POLICY AGENDA

Singapore Book Publishers Association

The 72 members of the Singapore Book Publishers Association represent a S$ 1.7b contribution to the Singapore economy, and power our R&D infrastructure, our creative industries, and partner parents, teachers and schools in the enterprise of education.

We deeply value the opportunities we have to give feedback to Singapore’s government agencies on Singapore’s public policies. These are our priorities for 2018.

1. We need to ensure the proposed revisions to the Copyright Act do not damage Singapore’s content creation ecosystem and Singapore’s position as an IP hub and nexus for the international publishing business. We have given extensive input to the Ministry of Law in response to their Copyright review consultation paper, as many of the ideas floated in the paper would have severely negative consequences for that ecosystem. We have no visibility on MinLaw’s evolving conclusions based on their public consultation, therefore we have no choice but to use other channels to continue to raise our views. We also gave feedback on the operation of Singapore’s collective management organisations.

2. We seek a strategic dialogue with the Ministry of Education. Our educational publishers are finding success overseas, as Singapore students’ excellent performance on international tests attracts attention globally. However, the partnership between educational book publishers and MOE needs attention. There is insufficient dialogue at a strategic level, and we have concerns that the private sector is not being leveraged well enough. One goal in further dialogue would be to develop a better system for encouraging innovation in developing curricular materials and systems. Finding a sustainable and diverse approach to creating curricular materials, better involving our industry, will result in better equality of opportunity for students, without increasing demands on teachers. The bonus would be the creation of even more opportunities for inward investment and outward exports.

3. We will actively engage with IMDA on the Infocomm and Media Industry Transformation Map, sharing our views of the challenges ahead, and on the measures we can take at industry level. We have a concrete agenda already under way to boost productivity and human capital at industry level. Book publishers have been adjusting to the disruptive forces of digitisation since the desktop publishing revolution of the 1980s, but there is still work to be done, and a new generation of disruption headed our way.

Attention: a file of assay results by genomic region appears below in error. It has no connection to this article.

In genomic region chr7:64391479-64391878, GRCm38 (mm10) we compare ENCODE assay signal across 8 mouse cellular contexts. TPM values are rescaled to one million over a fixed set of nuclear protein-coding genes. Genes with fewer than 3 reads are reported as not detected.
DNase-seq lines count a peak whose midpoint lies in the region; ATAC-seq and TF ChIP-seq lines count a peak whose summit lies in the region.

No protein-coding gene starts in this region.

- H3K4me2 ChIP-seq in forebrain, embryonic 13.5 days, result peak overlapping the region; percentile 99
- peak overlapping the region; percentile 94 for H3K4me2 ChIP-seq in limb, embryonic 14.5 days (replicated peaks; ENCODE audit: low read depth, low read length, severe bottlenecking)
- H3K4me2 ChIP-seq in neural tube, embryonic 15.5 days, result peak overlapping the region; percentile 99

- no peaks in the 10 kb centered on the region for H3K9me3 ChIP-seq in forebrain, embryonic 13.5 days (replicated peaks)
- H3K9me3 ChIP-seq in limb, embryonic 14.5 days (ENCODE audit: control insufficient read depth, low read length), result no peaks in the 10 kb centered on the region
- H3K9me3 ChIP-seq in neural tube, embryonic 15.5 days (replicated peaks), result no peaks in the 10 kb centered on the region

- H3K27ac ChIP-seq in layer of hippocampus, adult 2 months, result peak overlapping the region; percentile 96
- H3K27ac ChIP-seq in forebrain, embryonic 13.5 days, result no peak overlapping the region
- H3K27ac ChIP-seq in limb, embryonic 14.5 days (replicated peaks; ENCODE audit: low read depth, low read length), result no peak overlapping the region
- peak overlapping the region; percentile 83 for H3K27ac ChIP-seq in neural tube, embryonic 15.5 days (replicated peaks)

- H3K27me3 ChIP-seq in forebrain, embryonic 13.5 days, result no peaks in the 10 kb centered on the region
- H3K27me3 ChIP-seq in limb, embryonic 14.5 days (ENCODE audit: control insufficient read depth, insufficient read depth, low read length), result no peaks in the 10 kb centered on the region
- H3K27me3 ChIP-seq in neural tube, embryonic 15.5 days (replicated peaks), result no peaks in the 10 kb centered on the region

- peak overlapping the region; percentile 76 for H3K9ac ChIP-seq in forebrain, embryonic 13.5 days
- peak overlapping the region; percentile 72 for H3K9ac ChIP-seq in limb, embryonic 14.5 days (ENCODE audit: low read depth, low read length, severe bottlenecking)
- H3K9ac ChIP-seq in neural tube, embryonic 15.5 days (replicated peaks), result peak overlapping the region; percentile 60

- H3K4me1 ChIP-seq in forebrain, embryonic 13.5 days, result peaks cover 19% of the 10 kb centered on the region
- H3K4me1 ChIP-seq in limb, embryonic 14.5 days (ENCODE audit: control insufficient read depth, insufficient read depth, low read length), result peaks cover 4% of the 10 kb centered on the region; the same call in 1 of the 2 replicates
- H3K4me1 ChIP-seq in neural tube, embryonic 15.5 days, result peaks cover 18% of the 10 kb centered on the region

4. We seek to find ways to ensure the continued health of local content creation ecosystems in vernacular languages and English. As Singapore is a small market, but a highly open economy, reading and writing in global languages, our content creators and producers face challenges in achieving a critical mass of audience, skills and experience. The upside of our situation is that once we do hit critical mass, we have good access to large export markets. The government already recognises market failure in content creation for television, and funds the local broadcast industry with some S$250m per year to encourage local content creation in line with public interest goals. Book publishing, with many of the same challenges, receives less than $1m in support, and even that support comes with unpredictable conditions. A comparatively small increase in local content creation funding for books, or to encourage projects that cross media, would have a disproportionately positive impact.

5. We need to continually be vigilant of the health of the book retail and book supply chain. While e-commerce is an unstoppable force, the current GST regime favours overseas players against local online and bricks-and-mortar retailers. Overseas publishers have been able to harness the market power and reach of the largest e-book retailers to reach the Singapore market for some 20 years. Local players would need to stock books overseas in the US and UK to do the same. We note that government has started to speak of ensuring “traditional and digital businesses are taxed on a level playing field” and we welcome this new emphasis.

6. Now that reading promotion is established as a priority at a national level, supported by a National Reading Movement under the National Library, we need to extend it further to bolster a healthy commercial book ecosystem. We need to encourage the purchase of books for the home as well as increasing library usage, which is already the world’s highest. Having books at home turns out to be one of the best indicators of educational attainment and social mobility, across societies and cultures.